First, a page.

Authorities across West Africa have announced a series of measures aimed at halting the spread of the Ebola virus, as the pathogen reached a fourth country last week with a death in Lagos, the second-fastest growing city in Nigeria.
The hospital where a man died on Friday, the country's first recorded case of Ebola, was closed and quarantined.
Between 1976, when the disease was first identified, and 2014, fewer than 1,000 people a year have been infected. Yet this year, the largest outbreak to date is the ongoing in West Africa, affecting Guinea, Sierra Leone, Liberia and now, Nigeria.
IBTimes UK looks at other diseases and outbreaks which have claimed thousands of lives in human history.
Also known as Variola vera, the contagious disease caused an estimated 300 to 500 million deaths in the 20<sup>th century. As recently as 1967, the World Health Organisation stated that around 15 million people contracted the disease and two million had died that year alone.
Smallpox is characterised by a blistered rash on the skin, as well as a fever.
After successful vaccination campaigns throughout the 19th and 20th centuries, the WHO certified the eradication of smallpox in 1979. To this day, smallpox is the only human infectious disease to have been completely eradicated.
In the period from 1918 and 1919, between 50 million and 100 million people died of Spanish influenza. Although most influenza outbreaks kill juvenile, elderly or weakened patients, the 1918 epidemic predominantly killed healthy, young adults.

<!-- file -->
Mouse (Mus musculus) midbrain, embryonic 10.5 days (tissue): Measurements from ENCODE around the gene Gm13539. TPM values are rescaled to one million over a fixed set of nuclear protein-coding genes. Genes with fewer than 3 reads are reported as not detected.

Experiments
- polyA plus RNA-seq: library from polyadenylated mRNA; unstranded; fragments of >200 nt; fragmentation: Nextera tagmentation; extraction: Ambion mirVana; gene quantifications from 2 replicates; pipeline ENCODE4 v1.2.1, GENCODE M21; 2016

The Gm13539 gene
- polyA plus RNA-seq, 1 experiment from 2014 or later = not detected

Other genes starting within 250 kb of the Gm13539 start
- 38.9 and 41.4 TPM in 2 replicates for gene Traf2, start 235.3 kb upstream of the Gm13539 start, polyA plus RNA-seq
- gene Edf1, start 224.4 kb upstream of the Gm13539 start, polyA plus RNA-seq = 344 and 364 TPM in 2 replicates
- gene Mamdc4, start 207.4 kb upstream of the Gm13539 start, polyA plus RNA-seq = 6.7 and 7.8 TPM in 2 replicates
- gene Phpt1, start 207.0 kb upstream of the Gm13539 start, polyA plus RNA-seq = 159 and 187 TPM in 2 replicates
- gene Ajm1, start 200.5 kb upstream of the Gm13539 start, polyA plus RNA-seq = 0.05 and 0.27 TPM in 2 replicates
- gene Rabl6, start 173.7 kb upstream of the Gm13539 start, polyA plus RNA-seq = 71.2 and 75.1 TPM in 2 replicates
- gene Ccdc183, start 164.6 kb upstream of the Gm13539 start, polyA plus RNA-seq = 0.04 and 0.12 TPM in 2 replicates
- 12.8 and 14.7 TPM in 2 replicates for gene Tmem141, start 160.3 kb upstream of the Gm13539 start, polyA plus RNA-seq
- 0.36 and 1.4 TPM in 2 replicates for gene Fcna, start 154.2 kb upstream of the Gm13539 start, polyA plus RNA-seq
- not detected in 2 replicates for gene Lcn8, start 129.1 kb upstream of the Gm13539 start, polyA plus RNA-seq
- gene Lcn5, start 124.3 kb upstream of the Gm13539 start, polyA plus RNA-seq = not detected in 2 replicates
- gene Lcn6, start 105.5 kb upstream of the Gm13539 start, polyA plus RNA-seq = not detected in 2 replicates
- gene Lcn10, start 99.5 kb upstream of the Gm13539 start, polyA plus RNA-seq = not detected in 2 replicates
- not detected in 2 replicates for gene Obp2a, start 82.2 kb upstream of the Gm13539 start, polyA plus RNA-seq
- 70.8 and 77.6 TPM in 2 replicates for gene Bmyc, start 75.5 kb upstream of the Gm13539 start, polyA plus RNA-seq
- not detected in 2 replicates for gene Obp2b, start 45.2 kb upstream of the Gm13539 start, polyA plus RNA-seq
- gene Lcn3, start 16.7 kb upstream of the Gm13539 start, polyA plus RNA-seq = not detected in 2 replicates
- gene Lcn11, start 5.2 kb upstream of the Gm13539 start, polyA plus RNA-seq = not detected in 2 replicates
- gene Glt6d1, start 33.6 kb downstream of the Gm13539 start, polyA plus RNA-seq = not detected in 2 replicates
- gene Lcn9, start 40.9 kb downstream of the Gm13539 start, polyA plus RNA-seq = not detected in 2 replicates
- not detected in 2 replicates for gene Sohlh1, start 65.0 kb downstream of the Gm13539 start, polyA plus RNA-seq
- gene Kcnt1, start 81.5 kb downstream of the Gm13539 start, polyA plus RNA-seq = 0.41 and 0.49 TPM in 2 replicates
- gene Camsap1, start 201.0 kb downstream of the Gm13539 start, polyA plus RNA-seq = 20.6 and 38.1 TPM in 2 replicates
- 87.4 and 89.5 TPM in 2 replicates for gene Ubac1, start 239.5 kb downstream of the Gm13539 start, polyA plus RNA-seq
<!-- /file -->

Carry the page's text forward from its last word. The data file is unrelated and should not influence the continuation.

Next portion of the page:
To maintain morale, wartime censors minimised early reports of illness and mortality in Germany, Britain, France, and the United States. However, papers were free to report the epidemic's effects in neutral Spain - creating a false impression of Spain as especially hard hit, causing the nickname Spanish flu.
Symptoms of Spanish flu included chills and fluid in the lungs, which caused patients to drown or develop further infections such as bacterial pneumonia.
Plague is a zoonotic disease, meaning it can be transferred from animals to humans. It circulates in fleas on small rodents, and without treatment, kills around two thirds of infected humans within four days.
The term bubonic plague is derived from the Greek word meaning "groin". Swollen lymph nodes (buboes) especially occur in the armpit and groin of patients. It is commonly believed to be the cause of the Black Death that swept through Europe in the 14<sup>th century – killing an estimated 25 million people.
Malaria kills around two million people annually, which represents at least one death every 30 seconds. Children and pregnant women are the most vulnerable, but the majority of cases are undocumented as they occur in rural areas.
A tropical disease spread by the bite of a mosquito, symptoms include a high fever, sweats and chills, muscle pain, vomiting, diarrhoea and headaches.
The disease is widespread in tropical and subtropical regions in a broad band around the equator, including much of Sub-Saharan Africa, Asia, and the Americas. The World Health Organisation estimates that there were 219 million documented cases of malaria in 2010.
Acquired Immunodeficiency Syndrome has led to the deaths of more than 25 million people since it was first recognised in 1981, making it one of the most destructive epidemics in recorded history.
A brief period of flu-like symptoms may occur during the initial infection of HIV (Human immunodeficiency virus infection), which is normally followed by a prolonged period without symptoms.
Spread mainly by unprotected sexual intercourse, contaminated blood transfusions, hypodermic needles and from mother to child, the illness gradually interferes with the immune system, making the person more likely to get infections and tumours which do not normally affect those with working immune systems.